Monday, September 14, 2015

Where Does A Wave Go?

I was watching a program on TV in which a scientist was using laser beams in a very clever way to bring a gaseous element down to absolute zero (-273 degrees Celsius). As a particle physicist he assumed he was working with tiny bits of matter and using the lasers to slow the bits down. As particles of matter slow down, according to this theory, they get colder and colder until they reach a point of no movement called absolute zero, the coldest it is possible to get. However, in the above experiment, when the particles reached absolute zero they were no longer there. The scientist theorized that his "trap" for holding the particles had a hole in it and they slipped out. But there is another possibility.

What if the scientist is not dealing with particles at all, but waves of energy? In that case, instead of particles mysteriously disappearing from a trap, perhaps the waves simply stopped waving. Where does a wave go when the wind stops? It doesn't go anywhere. It just ceases to be. Perhaps absolute zero is where the wind stops, where there is no movement, where matter no longer materializes.

In the esoteric Huna knowledge, experience comes from the interaction of Hu and Na, chaos and order. Where there is absolute chaos - continuously random movement - there is no organization that could produce a distinct experience. Where there is absolute order - no movement at all, and equivalent to absolute zero - there is no change, and therefore no experience. By this way of thinking, the basic requirement for experience is some kind and some degree of orderly change.

As humans we experience life primarily through sight, sound and touch. To see, hear and feel there has to be a particular kind of phenomenon existing at a particular range of frequencies that can be perceived by specially organized receivers. In other words, seeing, hearing and feeling require a nervous system that can process information from eyes, ears and skin. Of course, it's more involved than that, but those are the basics.

If we assume that all experience consists of organized waves of energy, then to perceive experience we need to be aware of waves. It follows, then, that to change experience we need to generate waves. Or, sometimes, to stop generating them.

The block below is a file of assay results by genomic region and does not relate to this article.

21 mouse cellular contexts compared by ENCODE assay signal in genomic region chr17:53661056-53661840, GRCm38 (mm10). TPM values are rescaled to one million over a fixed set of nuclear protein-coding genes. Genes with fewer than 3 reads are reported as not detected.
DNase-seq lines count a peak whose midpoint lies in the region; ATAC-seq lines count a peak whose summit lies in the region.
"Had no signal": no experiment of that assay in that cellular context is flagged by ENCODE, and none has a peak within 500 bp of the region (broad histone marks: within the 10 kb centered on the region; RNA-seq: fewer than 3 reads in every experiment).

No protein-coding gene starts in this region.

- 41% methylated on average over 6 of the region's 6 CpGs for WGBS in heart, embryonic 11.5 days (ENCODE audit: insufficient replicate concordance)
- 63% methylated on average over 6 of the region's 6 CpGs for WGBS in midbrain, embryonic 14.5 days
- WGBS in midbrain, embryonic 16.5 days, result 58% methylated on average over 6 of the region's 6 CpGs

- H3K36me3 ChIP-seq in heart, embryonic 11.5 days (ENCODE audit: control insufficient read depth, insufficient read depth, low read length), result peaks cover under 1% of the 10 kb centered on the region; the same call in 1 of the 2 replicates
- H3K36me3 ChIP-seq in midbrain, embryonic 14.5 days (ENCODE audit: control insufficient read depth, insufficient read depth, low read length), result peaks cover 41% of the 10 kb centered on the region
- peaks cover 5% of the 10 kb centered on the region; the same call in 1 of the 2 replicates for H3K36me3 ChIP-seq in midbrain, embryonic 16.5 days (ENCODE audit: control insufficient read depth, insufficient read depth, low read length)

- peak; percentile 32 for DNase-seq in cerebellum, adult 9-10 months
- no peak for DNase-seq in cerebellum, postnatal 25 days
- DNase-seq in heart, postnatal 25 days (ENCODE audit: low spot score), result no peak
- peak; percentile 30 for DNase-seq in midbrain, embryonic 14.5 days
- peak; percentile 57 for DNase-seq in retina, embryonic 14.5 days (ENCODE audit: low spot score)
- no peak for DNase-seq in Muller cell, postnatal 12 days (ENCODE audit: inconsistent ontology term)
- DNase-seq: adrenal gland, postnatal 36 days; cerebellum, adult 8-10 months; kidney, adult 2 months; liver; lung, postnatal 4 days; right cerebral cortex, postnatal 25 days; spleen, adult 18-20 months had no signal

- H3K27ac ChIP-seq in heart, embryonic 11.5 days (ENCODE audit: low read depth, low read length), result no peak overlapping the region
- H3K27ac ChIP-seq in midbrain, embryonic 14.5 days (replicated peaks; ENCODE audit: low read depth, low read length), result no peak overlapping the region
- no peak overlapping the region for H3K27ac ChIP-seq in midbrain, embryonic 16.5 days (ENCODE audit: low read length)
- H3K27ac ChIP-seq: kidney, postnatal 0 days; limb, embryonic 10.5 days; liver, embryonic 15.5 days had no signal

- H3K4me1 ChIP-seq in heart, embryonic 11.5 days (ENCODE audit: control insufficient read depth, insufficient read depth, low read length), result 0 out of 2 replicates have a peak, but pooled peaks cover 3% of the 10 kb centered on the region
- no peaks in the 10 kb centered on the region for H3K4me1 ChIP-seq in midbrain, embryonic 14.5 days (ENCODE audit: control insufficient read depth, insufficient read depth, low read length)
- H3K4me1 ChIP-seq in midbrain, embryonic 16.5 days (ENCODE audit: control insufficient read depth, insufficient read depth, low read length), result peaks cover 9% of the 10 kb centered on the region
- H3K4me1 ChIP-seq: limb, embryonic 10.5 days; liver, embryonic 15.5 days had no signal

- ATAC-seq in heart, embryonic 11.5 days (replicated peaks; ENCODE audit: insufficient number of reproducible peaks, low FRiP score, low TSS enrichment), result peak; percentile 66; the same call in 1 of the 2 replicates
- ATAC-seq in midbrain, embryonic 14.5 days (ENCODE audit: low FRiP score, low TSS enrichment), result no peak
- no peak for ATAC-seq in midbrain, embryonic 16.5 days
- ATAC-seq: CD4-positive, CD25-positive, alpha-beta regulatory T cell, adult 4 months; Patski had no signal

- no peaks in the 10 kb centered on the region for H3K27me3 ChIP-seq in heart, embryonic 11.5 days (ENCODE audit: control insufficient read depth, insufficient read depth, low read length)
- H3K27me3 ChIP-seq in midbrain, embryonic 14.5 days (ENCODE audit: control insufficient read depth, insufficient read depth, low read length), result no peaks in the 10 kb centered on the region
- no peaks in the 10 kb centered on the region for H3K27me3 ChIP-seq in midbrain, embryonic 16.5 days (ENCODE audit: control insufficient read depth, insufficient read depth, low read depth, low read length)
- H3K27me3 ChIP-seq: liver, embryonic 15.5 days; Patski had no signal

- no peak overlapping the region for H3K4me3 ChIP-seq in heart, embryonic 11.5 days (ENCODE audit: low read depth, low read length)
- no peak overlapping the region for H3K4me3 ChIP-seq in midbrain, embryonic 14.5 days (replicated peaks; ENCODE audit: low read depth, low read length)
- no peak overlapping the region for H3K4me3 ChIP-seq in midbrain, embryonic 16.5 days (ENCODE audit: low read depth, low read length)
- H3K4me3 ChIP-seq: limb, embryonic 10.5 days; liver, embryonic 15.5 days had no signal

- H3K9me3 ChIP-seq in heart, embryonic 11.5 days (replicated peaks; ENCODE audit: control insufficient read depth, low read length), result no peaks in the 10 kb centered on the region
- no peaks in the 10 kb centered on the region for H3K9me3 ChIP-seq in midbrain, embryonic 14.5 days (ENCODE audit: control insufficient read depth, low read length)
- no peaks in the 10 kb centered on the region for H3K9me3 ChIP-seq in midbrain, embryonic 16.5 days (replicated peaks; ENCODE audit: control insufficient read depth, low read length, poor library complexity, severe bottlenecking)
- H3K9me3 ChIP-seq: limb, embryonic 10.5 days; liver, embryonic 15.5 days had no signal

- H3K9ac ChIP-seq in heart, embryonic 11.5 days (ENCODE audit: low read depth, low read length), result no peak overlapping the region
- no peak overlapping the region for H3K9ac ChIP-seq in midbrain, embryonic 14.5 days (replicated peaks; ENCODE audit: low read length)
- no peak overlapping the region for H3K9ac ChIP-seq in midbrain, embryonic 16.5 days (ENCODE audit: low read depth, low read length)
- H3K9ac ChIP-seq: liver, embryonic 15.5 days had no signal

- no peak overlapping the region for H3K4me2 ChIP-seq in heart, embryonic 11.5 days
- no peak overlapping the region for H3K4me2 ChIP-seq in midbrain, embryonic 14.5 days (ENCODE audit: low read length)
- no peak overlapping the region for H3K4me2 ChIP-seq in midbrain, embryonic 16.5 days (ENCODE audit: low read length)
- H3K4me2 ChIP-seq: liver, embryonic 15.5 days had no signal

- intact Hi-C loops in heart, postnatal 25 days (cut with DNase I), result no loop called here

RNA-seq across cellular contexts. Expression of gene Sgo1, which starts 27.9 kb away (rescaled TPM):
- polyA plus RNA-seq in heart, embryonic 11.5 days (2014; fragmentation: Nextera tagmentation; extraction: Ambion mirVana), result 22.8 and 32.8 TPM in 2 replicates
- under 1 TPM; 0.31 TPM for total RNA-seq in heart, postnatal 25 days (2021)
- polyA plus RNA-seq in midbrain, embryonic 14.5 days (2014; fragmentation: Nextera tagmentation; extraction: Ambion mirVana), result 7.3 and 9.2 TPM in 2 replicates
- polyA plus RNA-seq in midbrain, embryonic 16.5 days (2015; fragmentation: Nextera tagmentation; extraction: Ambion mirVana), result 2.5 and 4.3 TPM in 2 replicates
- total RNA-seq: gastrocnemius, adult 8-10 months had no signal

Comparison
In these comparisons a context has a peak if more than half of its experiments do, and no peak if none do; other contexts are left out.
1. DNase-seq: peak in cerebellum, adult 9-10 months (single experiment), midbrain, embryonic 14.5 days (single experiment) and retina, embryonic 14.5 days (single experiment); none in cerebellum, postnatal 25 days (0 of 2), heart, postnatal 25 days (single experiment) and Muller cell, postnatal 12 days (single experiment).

A number of esoteric traditions speak of thoughts as forming waves. In Hawaiian there is a word, nalu, which means both "to form waves" and "to think deeply" or "to meditate." Out of this we get the idea that thoughts are like the wind that forms waves. If the winds are steady, like the trade winds, then you get steady, repetitive waves. If the thoughts are steady, like beliefs and habits, then you get steady, repetitive experience. If the thoughts are strong, like storms and high emotions, either positive or negative, then you get strong, impressive experience. If there are no thoughts of a particular kind, like an area of no wind, then the seas of life are calm and ready to be moved in a new direction.

The practical side of all of this is that it makes sense to assume that your thoughts affect your experience because, if you do assume that, you can change your life. Just as the physicist can produce physical effects by assuming the existence of particles, so you can produce life changes by assuming that thoughts generate waves. You are not bound by the winds of the past, not locked into any experience by what has gone before in this life or any other. Destiny is not fixed, any more than the weather is. When you think differently today than you did yesterday, when the winds begin to change, tomorrow's weather will not be the same.

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